Oxymonacanthus longirostris

Family : Monacanthidae

Text © Giuseppe Mazza


English translation by Mario Beltramini


Less than 12 cm long, the Longnosed filefish (Oxymonacanthus longirostris) is present along the tropical Indo-Pacific coasts © Giuseppe Mazza

The colorful Harlequin filefish (Oxymonacanthus longirostris Bloch & Schneider, 1801) belongs to the class of Actinopterygii, the ray-finned fishes, to the multiform order of Tetraodontiformes and to the family of the Monacanthidae, the so-called “file-fishes” due to the roughness of their skin, covered, as in the Balistidae, by bony small plates.

The name of the genus comes from the Greek “oxys” = sharp, pointed, piercing + “monos” = sole, unique + “akantha” = spine, with reference to the big erectile defensive spine on the back.

Due to its splendid livery and the modest size sometimes ends up in domestic aquaria, where however dies starving as it eats only madreporic polyps of the genus Acripora © Giuseppe Mazza

Other consider more accurate the reference to “oxys” = sharp, pointed and “monacanthus”, the name of a fish genus belonging to the same family although with a rounder aspect such as Monacanthus ciliatus. “Monacanthus”, “only one spine”, comes however from “monos” = sole, onlyand “akantha” = spine, with reference to the only deffensive spine, standing on its back. In sum, it would be a Monacanthus with a pointed snout

The name of the species comes from the Latin “longus”= long and “rostrum” = beak, due to its elongated snout.

It belongs to the same order of the triggerfishes and he too has on the back a defensive stiletto in blockable in erect position © François Libert


It is present in the tropical waters of the Indo-Pacific. We find it, as an indication, from Mozambique and East Africa to the Seychelles, Maldives, India, Sri Lanka, Thailand, Australia, Indonesia, New Guinea, Philippines, Taiwan and China up to the southern islands of Japan. Southwards, it reaches New Caledonia and Tonga, eastwards, Samoa.

In the Red Sea, this species has been replaced by the analogous Oxymonacanthus halli.

But the survival is mainly entrusted to its showy livery, definitely mimetic in the colourful world of the corals © Rick Stuart-Smith, Reef Life Survey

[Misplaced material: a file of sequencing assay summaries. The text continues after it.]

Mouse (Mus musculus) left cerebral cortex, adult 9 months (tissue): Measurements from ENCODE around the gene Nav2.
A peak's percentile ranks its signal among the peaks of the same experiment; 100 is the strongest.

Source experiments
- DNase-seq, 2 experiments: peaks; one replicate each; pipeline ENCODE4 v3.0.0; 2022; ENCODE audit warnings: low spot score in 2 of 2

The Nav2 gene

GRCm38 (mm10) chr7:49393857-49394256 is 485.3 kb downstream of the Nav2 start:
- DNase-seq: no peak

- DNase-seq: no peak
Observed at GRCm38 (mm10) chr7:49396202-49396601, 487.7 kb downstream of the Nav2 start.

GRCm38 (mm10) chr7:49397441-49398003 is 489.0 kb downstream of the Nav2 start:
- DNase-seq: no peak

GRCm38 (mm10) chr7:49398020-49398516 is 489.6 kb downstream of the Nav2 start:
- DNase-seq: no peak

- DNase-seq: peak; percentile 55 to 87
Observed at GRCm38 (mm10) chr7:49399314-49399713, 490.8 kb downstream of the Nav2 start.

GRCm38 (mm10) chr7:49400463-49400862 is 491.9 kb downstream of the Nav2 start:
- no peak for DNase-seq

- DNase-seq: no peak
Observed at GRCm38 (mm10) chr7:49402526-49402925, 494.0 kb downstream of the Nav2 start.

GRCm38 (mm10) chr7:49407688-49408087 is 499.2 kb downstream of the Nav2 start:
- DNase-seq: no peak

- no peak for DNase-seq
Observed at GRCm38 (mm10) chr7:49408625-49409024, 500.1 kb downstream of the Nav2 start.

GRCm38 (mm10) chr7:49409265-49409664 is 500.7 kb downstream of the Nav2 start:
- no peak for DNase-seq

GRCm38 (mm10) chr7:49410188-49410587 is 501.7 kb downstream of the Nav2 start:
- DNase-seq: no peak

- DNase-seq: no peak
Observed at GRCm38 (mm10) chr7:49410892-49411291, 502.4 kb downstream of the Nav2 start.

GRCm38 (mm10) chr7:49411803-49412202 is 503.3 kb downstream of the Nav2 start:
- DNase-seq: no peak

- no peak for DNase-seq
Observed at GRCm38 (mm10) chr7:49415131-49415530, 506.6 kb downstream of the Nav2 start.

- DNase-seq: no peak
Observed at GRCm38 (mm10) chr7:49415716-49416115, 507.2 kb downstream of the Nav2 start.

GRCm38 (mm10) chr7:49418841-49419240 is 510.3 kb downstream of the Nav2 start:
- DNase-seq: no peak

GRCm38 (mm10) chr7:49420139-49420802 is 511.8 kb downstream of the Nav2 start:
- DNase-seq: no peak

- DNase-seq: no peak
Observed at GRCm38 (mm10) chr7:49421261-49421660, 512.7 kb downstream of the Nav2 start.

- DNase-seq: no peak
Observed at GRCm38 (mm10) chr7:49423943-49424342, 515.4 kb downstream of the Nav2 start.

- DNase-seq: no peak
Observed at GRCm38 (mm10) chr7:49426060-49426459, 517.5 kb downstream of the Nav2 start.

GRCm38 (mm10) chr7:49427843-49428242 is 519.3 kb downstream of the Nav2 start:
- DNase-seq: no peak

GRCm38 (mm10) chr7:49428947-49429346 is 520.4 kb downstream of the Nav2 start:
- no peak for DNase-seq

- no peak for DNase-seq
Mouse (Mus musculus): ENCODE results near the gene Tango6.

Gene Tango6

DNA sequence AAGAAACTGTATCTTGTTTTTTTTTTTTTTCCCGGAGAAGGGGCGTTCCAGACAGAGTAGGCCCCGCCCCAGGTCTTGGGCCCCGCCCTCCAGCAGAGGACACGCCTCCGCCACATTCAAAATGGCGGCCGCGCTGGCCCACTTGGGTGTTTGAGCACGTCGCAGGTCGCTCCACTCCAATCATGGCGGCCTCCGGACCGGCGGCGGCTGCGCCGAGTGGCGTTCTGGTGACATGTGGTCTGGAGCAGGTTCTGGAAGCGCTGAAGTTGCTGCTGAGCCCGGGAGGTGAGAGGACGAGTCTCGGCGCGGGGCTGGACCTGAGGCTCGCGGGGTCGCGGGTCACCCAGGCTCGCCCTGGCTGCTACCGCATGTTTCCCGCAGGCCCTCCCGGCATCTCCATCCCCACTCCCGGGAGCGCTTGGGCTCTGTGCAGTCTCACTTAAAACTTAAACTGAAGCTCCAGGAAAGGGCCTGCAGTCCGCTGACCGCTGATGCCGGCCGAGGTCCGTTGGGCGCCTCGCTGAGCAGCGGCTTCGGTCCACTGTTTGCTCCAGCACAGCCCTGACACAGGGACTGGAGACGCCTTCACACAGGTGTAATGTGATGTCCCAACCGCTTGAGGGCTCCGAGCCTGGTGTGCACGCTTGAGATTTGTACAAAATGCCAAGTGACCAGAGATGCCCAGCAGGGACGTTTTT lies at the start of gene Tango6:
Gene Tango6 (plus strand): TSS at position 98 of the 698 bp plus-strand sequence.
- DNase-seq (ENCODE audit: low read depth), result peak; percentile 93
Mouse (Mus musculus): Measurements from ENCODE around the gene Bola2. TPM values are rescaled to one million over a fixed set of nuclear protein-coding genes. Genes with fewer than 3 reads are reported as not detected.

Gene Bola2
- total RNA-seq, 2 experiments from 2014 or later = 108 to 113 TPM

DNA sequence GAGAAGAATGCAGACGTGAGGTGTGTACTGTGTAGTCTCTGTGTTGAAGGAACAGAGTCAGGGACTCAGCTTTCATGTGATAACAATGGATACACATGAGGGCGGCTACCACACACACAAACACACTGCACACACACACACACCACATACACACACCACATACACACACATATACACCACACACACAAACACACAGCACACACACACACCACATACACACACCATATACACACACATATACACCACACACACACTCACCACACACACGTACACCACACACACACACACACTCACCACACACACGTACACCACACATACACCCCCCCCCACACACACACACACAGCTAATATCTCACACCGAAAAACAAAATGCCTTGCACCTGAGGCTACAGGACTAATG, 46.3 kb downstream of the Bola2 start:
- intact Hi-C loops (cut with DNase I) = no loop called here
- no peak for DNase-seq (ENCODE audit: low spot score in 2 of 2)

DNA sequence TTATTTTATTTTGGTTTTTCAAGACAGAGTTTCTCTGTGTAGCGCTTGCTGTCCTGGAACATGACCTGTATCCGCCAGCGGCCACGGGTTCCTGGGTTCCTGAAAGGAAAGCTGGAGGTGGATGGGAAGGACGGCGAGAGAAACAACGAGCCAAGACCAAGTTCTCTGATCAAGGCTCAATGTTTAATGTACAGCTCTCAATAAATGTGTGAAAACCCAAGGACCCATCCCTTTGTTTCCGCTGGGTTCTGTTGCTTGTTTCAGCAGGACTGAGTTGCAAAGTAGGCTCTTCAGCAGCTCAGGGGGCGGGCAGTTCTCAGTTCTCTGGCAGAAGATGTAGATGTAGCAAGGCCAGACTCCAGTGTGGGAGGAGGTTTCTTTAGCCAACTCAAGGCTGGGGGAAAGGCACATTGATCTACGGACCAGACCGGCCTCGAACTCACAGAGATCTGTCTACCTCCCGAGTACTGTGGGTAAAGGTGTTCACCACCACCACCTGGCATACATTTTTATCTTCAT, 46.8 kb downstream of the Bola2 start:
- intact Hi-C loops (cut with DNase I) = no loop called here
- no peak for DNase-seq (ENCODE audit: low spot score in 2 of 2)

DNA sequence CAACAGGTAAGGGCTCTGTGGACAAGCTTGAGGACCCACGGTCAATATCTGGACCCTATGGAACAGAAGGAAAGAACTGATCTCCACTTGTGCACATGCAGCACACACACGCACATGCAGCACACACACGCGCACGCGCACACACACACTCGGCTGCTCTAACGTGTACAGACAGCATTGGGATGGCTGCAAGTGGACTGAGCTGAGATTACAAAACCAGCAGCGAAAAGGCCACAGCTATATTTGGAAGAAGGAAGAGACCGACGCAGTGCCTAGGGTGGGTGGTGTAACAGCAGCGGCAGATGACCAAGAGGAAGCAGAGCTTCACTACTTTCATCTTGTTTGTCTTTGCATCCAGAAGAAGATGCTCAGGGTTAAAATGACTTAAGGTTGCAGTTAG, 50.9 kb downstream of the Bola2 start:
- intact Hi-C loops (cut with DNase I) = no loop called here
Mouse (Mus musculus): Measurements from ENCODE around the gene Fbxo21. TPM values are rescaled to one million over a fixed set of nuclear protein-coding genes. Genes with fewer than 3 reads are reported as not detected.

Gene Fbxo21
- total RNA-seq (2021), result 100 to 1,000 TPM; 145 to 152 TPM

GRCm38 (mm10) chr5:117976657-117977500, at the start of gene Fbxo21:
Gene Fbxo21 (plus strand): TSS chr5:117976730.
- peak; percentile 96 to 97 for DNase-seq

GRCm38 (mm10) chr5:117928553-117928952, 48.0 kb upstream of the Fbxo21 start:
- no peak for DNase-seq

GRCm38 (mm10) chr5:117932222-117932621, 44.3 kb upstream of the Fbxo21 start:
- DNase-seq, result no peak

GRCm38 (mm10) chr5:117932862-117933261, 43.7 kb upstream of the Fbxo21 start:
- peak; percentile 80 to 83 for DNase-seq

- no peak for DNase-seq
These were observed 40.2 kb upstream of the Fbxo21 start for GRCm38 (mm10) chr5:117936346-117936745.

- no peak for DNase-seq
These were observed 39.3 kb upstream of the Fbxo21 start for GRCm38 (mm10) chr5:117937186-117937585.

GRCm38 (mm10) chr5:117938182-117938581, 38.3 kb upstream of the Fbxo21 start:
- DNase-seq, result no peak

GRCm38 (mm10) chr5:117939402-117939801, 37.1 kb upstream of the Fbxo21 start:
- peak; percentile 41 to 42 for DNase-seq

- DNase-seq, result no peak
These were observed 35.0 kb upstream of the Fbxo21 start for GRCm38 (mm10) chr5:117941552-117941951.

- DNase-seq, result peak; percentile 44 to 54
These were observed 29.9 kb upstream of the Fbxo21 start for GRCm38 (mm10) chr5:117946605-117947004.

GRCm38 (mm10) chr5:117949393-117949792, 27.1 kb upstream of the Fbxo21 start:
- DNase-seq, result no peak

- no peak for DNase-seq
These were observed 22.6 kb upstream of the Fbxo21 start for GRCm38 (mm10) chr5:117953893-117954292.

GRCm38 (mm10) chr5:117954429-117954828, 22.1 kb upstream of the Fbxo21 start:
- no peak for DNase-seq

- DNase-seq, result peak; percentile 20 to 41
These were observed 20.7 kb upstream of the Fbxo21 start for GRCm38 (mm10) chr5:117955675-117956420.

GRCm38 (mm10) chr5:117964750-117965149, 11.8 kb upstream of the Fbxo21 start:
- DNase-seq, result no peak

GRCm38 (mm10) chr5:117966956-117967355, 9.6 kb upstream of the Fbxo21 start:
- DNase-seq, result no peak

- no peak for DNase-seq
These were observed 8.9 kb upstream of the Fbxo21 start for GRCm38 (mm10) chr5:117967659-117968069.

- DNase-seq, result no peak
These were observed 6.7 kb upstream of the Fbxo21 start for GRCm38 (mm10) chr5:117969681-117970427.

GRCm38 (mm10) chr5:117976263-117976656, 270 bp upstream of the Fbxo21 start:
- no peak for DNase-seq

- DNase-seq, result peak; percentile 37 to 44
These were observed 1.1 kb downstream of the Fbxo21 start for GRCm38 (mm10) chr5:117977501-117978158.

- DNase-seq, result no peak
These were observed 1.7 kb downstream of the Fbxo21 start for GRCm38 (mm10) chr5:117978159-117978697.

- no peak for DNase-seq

It lives in the madreporic formations, mostly in shallow waters, up to 30 m of depth.


The harlequin filefish does not exceed the 12 cm.

When upside down, as it usually does, among the madrepores, it looks in fact like anything but a fish © Rafi Amar

The body is flat, ovoid-rhomboid with a long snout. On the back it has an erectile trigger formed, as happens in the Monacanthidae, by two spines, the second being so much reduced to be almost invisible. Normally, it is kept folded but the fish can snap it and block it in erect position, as is the case with the Balistidae, in case of aggression or strife.

Then, there is a second dorsal fin with 31-35 soft rays evidenced by orange traits, like the anal, almost symmetrical, with 29-32 of them.

Lives in pairs or in small schools. After a stormy mating ritual, the eggs are laid among algae © Jean-Marie Gradot

The pectoral fins count 11-13 unarmed rays and the ventral ones, atrophied, are practically inexistent, fuse in one orange spine, surrounded by a showy black spot with small white points. Also the caudal is more or less blunt, shaped like a paintbrush, and has at times a dark spot.

But what is more striking is the turquoise blue coloured background of the body, with showy orange spots, placed horizontally and fused in parallel lines at the height of the eye. Also the iris is camouflaged by 6 orange radial bands, alternated with analogous white ones.

The scales, small, are rough, like sandpaper, whence the common name of “filefish”, more scabrous, towards the tail, in the males.

Ethology-Reproductive Biology

The harlequin filefish is a monophagous species which nourishes only of polyps of the genus Acropora. It is therefore impossible to feed it in an aquarium. It lives in pair or in small schools, which often keep inclined, head down, at the base of the old corals.

The matings are preceded by an almost aggressive ritual. Then the two future spouses swim together looking for a tuft of sea-weeds suitable for spawning.

Once this is chosen, the female rubs against it and the male caresses it at the right point with its scratchy scales. That is the signal for spawning and fecundating.

Though sometimes captured in bad faith for the domestic aquaria the fishing vulnerability index of the species is very low marking only 10 on 100 on a scale of 100.

Also resilience is good with a possible doubling of the membres in 1,4-4,4 years, but seen the steady decline of the populations linked with the climate changes with the corals death, the biologists of the Red List place presently Oxymonacanthus longirostris in the category “Vulnerable“, close to the danger threshold.


Balistes hispidus longirostris Bloch & Schneider, 1801.


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